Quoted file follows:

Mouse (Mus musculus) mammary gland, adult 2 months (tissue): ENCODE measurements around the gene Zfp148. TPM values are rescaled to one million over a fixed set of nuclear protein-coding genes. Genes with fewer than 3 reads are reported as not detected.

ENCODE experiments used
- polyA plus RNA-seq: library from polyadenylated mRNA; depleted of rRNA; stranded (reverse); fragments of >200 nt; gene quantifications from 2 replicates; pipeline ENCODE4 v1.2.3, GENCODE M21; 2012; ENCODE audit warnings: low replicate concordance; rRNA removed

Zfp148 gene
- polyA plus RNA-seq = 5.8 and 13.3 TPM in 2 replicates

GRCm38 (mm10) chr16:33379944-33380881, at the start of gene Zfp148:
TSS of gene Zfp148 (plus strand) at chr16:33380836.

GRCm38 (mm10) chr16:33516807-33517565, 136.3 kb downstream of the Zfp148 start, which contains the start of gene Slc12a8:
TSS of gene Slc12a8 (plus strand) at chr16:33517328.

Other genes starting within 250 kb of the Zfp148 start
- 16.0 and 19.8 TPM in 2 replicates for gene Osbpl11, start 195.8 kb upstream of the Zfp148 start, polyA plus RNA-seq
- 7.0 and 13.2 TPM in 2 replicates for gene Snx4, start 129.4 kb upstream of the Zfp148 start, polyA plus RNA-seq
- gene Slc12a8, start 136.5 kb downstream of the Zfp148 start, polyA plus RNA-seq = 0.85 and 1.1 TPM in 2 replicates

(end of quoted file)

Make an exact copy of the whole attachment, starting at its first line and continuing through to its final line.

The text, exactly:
Mouse (Mus musculus) mammary gland, adult 2 months (tissue): ENCODE measurements around the gene Zfp148. TPM values are rescaled to one million over a fixed set of nuclear protein-coding genes. Genes with fewer than 3 reads are reported as not detected.

ENCODE experiments used
- polyA plus RNA-seq: library from polyadenylated mRNA; depleted of rRNA; stranded (reverse); fragments of >200 nt; gene quantifications from 2 replicates; pipeline ENCODE4 v1.2.3, GENCODE M21; 2012; ENCODE audit warnings: low replicate concordance; rRNA removed

Zfp148 gene
- polyA plus RNA-seq = 5.8 and 13.3 TPM in 2 replicates

GRCm38 (mm10) chr16:33379944-33380881, at the start of gene Zfp148:
TSS of gene Zfp148 (plus strand) at chr16:33380836.

GRCm38 (mm10) chr16:33516807-33517565, 136.3 kb downstream of the Zfp148 start, which contains the start of gene Slc12a8:
TSS of gene Slc12a8 (plus strand) at chr16:33517328.

Other genes starting within 250 kb of the Zfp148 start
- 16.0 and 19.8 TPM in 2 replicates for gene Osbpl11, start 195.8 kb upstream of the Zfp148 start, polyA plus RNA-seq
- 7.0 and 13.2 TPM in 2 replicates for gene Snx4, start 129.4 kb upstream of the Zfp148 start, polyA plus RNA-seq
- gene Slc12a8, start 136.5 kb downstream of the Zfp148 start, polyA plus RNA-seq = 0.85 and 1.1 TPM in 2 replicates